Date of Submission
McKinley, D. W. (2011). How young Catholics come to faith: Why they continue to practics their faith and how they understand their identity as Catholics (Thesis, Australian Catholic University). Retrieved from https://doi.org/10.4226/66/5a961d2fc6865
The purpose of this study was to investigate how young Catholics came to faith and why they continued to practise their Catholic faith, despite falling Mass attendance generally. The study used a qualitative methodology to examine the faith development of twenty-three young Catholic adults aged twenty-one to forty years from six dioceses in Australia. The research found there were seven main factors that influenced the faith development of these young Catholics; a. faith based family,b. well run retreats and events like World Youth Day, c. welcoming and faithful parishes, d. regular prayer, e. spiritual music, f. faith education, and g. spiritual mentors. The principal factor in this process of faith development was the influence of highly committed and practising Catholic parents, both of whom gave the same religious message to their children. Parents who provided a stable home for their children AND socialised their children into the Catholic faith had faith-filled children in this cohort. Socialising children into the faith involved family prayer, talking to children regularly about matters of faith, being involved themselves in the life of the parish, and taking their children to Mass and reconciliation. Well run retreats and events like World Youth Day were extremely important for faith development because they met like minded Catholics, enjoyed good music, and received good catechesis relevant to their lives. All of which had occurred in an enjoyable environment. Faith filled communities where the young person attended Mass and received the Eucharist provided a spiritual base where they felt welcome and comfortable. Regular prayer was shown to be important for both the development and maintenance of faith. These young adults revealed an eclectic choice of prayer as did their spiritual music preferences. Listening to spiritual music lifted their spirit toward contemplation. Formal faith education assisted in the development of faith and helped young people to accept and personalise what they had been taught as children. Participants in the study who had experienced the influence of a spiritual mentor found that the spiritual mentor had helped them to discover new and relevant ways of being a practising Christian and approaching life. The research also discovered that being Catholic was intrinsic to the identity of these young adults.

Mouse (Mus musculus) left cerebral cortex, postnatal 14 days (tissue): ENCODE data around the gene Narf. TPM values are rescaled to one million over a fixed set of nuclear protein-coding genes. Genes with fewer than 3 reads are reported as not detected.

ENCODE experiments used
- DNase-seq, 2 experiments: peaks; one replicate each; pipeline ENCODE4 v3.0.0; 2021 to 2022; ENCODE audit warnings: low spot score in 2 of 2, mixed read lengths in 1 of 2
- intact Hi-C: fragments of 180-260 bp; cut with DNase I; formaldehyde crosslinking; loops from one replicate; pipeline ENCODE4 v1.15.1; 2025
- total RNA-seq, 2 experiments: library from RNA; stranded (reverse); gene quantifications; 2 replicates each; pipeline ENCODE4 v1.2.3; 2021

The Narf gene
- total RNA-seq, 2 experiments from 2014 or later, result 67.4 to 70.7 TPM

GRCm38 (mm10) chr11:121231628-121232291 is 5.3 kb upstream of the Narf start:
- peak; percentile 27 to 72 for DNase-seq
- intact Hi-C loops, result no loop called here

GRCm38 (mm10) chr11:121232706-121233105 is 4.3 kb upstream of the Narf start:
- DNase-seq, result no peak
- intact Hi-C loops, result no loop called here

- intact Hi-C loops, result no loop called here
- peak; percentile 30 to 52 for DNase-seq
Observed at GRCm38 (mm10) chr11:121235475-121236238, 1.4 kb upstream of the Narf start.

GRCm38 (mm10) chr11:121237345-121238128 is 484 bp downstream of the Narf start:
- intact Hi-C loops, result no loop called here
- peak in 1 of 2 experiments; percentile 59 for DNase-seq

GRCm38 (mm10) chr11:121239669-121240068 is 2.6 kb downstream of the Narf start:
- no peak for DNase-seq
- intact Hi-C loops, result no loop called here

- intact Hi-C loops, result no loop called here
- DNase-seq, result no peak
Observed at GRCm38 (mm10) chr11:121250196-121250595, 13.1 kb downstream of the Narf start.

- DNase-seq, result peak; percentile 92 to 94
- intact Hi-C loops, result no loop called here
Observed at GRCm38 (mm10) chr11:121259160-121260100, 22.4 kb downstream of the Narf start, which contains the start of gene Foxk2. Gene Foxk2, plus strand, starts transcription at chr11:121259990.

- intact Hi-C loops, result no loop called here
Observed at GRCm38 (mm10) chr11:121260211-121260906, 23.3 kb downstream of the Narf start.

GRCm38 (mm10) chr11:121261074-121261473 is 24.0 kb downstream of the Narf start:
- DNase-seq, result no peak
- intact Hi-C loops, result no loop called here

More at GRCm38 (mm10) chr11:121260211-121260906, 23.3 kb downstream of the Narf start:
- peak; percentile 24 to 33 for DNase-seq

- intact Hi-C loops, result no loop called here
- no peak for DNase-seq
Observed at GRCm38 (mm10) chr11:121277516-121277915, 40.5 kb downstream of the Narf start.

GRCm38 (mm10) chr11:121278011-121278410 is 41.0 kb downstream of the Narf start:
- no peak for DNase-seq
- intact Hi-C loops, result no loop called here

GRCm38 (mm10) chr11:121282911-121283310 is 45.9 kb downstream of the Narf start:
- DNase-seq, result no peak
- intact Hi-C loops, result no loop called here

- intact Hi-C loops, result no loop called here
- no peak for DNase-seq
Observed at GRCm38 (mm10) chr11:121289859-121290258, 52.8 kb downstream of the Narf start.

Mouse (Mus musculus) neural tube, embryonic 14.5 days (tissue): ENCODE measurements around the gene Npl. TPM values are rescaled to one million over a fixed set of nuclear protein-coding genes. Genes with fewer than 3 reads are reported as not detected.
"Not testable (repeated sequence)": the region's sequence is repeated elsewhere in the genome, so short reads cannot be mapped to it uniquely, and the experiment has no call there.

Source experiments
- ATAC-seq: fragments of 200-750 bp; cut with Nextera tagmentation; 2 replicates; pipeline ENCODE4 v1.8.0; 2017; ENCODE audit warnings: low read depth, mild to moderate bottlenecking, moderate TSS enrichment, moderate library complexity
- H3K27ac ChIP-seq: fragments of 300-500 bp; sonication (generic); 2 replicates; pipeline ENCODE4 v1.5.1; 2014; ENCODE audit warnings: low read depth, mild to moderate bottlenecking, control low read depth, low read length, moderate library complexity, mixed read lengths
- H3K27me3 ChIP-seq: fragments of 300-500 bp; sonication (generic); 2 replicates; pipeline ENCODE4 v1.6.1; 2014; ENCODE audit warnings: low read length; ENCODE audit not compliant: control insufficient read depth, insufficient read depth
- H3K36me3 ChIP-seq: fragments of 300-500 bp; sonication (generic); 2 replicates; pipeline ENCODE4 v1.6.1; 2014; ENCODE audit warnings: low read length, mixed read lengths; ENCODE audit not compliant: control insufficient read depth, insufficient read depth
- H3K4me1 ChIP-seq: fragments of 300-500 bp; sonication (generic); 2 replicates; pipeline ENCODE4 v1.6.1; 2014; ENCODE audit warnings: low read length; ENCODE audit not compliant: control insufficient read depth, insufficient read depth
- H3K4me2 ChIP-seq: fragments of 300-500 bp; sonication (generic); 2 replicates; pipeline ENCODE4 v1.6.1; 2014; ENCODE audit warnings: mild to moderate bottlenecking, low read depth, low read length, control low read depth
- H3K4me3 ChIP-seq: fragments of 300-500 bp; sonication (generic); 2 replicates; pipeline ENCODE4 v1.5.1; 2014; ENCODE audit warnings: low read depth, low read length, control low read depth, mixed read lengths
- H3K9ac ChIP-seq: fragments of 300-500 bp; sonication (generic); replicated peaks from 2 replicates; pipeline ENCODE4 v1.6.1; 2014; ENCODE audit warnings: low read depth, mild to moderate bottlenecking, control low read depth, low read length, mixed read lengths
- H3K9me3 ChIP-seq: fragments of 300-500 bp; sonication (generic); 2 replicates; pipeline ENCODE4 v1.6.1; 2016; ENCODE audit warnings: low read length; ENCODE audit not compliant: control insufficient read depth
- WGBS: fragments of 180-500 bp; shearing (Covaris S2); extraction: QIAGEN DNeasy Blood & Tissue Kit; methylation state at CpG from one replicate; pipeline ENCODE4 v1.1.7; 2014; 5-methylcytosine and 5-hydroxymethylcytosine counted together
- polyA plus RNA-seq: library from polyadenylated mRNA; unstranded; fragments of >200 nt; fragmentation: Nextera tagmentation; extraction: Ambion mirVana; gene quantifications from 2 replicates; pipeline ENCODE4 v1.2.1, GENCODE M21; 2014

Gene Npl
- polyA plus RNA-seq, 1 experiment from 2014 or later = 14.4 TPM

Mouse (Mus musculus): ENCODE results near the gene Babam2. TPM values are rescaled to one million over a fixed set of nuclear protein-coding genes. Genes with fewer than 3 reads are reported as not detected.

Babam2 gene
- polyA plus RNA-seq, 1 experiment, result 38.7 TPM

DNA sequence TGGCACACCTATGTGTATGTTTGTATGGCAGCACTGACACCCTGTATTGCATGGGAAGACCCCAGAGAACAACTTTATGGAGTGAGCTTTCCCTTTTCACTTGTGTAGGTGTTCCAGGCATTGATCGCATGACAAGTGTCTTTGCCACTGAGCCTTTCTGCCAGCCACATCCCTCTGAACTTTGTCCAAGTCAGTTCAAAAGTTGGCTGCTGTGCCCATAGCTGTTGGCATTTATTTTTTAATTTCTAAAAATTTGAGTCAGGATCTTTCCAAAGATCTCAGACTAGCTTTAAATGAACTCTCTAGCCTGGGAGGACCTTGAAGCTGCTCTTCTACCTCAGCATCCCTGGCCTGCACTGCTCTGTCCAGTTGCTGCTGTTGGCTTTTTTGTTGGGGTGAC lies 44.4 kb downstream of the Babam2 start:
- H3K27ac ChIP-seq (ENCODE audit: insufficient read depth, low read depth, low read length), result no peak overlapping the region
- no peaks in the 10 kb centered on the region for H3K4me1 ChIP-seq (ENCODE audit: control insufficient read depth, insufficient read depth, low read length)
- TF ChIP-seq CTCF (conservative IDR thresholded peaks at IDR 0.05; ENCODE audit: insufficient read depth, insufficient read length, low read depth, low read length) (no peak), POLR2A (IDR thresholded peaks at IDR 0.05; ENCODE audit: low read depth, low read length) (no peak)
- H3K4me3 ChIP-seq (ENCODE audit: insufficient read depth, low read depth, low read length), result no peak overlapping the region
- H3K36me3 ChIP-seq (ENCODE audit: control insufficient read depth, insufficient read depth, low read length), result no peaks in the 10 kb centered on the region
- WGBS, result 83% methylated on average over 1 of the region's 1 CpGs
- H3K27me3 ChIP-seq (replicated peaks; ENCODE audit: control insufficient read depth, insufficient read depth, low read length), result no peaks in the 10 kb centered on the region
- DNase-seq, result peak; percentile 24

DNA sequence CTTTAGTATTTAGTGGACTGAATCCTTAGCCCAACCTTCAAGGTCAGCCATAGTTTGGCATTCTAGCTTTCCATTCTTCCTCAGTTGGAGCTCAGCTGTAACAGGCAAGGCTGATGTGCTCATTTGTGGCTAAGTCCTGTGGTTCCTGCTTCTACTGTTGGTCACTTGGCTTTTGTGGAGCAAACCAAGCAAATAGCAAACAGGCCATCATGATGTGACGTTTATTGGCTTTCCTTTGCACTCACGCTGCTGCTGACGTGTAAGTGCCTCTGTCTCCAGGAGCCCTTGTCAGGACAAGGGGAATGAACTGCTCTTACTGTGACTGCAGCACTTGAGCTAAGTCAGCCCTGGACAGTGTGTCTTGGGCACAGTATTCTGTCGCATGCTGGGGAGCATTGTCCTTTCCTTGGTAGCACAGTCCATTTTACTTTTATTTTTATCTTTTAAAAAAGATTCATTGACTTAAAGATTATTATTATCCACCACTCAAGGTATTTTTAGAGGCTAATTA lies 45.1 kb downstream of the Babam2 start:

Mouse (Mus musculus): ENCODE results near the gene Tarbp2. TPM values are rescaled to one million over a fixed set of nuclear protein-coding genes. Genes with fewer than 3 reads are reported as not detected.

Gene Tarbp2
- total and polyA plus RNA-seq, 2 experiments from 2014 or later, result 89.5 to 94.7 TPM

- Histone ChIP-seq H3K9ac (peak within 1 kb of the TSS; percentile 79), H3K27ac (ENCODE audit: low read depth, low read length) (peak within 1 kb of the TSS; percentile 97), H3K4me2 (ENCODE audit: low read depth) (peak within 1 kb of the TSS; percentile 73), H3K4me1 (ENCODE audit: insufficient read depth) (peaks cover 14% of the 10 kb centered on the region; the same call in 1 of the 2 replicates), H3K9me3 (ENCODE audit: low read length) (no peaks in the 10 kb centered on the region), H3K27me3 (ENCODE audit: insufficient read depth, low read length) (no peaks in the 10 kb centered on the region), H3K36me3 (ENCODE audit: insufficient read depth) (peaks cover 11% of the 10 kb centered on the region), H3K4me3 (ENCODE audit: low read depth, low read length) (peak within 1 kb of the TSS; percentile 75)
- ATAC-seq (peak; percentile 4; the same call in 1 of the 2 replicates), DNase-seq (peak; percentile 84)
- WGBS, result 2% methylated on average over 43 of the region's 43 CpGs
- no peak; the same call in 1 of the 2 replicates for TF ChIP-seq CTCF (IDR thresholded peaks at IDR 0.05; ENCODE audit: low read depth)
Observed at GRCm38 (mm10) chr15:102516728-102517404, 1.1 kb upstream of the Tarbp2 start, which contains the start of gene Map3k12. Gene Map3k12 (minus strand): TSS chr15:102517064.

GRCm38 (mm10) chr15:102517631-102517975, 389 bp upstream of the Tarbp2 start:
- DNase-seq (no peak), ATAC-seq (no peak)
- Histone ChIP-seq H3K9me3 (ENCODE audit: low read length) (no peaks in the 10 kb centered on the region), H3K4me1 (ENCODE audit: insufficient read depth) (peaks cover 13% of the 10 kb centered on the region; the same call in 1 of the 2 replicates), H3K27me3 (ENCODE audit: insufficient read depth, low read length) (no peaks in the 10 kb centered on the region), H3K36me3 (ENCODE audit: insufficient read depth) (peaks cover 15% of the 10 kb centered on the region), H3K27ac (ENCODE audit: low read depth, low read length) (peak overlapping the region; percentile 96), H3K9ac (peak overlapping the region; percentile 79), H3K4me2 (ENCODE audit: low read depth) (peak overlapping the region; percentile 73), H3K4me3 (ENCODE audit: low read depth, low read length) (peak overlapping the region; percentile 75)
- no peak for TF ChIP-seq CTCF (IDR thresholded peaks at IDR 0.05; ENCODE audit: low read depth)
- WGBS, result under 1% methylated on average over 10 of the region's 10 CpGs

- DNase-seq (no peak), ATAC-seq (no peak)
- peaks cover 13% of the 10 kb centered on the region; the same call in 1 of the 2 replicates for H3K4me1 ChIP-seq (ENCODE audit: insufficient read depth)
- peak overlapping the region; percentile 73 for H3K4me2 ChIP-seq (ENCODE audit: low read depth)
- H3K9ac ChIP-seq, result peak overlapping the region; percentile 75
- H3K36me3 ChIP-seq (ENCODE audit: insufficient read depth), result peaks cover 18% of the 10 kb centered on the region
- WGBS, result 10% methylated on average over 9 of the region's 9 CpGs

School of Arts and Sciences
Master of Philosophy (MPhil)
Faculty of Arts and Sciences